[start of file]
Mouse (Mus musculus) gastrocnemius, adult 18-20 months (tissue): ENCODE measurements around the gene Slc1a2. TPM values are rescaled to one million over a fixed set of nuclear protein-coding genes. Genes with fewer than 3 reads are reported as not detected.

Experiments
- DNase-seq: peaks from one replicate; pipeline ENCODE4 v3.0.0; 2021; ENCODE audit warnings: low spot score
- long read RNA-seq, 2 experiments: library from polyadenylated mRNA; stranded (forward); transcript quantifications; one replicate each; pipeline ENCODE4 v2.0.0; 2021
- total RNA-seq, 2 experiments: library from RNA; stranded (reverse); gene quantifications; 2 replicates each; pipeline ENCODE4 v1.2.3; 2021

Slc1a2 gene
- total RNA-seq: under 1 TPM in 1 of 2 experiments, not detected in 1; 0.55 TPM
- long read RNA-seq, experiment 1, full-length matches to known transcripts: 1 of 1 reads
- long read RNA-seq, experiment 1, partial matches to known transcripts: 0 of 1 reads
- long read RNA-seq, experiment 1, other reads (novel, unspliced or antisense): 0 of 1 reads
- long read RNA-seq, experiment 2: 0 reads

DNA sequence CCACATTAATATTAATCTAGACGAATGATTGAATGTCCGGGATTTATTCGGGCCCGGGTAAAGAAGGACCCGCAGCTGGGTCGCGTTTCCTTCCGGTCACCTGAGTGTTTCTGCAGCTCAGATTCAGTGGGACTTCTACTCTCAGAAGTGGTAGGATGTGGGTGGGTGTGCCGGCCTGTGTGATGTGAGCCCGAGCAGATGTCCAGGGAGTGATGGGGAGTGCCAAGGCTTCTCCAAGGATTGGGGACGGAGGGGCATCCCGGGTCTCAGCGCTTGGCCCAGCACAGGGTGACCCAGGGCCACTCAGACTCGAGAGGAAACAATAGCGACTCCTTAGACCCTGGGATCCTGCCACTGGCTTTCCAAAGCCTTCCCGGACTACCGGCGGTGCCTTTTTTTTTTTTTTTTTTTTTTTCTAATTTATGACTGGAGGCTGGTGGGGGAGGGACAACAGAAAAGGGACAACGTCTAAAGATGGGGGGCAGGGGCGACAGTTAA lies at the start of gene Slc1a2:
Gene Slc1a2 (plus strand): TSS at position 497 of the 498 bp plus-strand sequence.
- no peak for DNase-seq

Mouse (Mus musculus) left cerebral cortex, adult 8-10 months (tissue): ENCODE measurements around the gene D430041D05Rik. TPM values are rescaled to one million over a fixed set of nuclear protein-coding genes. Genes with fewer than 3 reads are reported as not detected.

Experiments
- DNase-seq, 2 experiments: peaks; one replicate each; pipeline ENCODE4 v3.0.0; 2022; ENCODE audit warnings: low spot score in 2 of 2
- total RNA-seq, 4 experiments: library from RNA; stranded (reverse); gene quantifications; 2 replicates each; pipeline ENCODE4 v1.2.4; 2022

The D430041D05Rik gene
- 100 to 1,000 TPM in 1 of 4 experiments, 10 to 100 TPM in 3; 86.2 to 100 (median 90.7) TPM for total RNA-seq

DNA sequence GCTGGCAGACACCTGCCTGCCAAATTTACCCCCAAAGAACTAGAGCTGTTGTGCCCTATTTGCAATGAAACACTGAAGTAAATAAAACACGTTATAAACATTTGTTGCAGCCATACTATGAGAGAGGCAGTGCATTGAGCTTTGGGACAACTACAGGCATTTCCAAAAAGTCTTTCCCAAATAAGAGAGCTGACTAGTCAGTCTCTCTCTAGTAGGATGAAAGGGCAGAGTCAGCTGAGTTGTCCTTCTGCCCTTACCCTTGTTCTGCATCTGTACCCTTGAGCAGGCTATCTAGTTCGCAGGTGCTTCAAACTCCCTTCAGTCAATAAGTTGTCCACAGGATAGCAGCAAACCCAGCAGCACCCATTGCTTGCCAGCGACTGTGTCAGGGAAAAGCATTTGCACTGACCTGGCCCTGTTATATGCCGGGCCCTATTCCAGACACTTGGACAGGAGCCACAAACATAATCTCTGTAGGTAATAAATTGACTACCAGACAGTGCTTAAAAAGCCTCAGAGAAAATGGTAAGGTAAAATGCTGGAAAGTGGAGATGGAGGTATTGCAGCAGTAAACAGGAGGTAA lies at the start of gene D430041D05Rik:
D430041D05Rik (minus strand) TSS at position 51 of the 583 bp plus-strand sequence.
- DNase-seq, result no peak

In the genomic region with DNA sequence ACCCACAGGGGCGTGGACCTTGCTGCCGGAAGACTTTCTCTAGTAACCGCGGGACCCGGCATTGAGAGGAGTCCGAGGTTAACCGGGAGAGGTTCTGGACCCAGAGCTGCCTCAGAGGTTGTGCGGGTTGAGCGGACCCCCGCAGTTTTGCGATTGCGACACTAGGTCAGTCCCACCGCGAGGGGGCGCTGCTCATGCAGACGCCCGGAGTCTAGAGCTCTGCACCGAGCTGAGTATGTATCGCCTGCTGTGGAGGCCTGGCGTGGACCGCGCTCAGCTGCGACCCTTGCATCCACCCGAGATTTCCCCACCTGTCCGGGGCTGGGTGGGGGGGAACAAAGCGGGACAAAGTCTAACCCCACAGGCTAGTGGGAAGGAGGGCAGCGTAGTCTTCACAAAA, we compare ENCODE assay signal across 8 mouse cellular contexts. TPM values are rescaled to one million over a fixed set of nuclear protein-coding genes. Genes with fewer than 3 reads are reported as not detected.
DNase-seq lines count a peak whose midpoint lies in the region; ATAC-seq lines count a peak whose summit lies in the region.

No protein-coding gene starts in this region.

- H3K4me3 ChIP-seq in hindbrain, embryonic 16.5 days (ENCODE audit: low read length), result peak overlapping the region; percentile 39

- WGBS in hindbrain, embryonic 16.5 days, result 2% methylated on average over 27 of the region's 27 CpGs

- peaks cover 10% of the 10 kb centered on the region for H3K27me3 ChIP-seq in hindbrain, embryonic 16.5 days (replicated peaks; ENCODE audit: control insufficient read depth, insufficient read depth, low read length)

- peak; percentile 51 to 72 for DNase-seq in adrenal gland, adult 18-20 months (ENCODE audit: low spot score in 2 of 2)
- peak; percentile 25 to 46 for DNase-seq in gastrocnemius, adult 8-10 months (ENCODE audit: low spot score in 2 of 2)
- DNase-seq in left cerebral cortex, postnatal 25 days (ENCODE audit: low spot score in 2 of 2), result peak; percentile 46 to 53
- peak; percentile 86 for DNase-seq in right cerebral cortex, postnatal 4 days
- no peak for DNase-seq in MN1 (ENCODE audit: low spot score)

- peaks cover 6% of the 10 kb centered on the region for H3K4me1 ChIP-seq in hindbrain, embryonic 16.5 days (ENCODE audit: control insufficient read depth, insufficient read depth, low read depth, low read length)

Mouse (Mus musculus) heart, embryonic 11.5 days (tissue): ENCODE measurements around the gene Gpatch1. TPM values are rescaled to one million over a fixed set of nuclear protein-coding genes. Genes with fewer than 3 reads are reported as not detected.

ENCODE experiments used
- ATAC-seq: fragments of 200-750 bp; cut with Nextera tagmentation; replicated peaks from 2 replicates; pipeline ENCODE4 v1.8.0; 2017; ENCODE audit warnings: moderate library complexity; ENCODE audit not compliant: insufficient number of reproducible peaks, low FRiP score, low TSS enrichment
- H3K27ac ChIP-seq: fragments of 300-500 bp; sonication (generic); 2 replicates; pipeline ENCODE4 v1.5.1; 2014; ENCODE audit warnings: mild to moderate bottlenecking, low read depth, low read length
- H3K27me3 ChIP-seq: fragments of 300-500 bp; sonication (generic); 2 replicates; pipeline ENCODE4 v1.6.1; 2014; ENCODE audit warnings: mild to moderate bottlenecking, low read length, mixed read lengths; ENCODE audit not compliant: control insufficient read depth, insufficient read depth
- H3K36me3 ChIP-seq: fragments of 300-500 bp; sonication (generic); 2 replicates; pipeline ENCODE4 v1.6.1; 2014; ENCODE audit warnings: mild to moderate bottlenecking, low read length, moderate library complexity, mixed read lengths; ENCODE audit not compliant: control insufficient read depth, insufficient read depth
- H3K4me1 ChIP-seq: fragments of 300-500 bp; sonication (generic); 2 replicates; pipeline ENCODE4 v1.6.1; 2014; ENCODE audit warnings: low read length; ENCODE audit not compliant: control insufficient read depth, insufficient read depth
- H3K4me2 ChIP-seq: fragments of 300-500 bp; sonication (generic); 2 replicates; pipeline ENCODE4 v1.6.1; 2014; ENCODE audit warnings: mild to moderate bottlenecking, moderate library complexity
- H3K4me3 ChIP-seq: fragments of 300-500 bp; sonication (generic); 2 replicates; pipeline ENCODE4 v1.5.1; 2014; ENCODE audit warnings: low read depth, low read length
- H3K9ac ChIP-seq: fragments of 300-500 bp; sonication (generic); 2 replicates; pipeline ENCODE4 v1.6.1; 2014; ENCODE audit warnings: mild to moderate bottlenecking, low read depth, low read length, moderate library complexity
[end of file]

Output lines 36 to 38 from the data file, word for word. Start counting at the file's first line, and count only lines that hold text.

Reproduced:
Mouse (Mus musculus) heart, embryonic 11.5 days (tissue): ENCODE measurements around the gene Gpatch1. TPM values are rescaled to one million over a fixed set of nuclear protein-coding genes. Genes with fewer than 3 reads are reported as not detected.

ENCODE experiments used
- ATAC-seq: fragments of 200-750 bp; cut with Nextera tagmentation; replicated peaks from 2 replicates; pipeline ENCODE4 v1.8.0; 2017; ENCODE audit warnings: moderate library complexity; ENCODE audit not compliant: insufficient number of reproducible peaks, low FRiP score, low TSS enrichment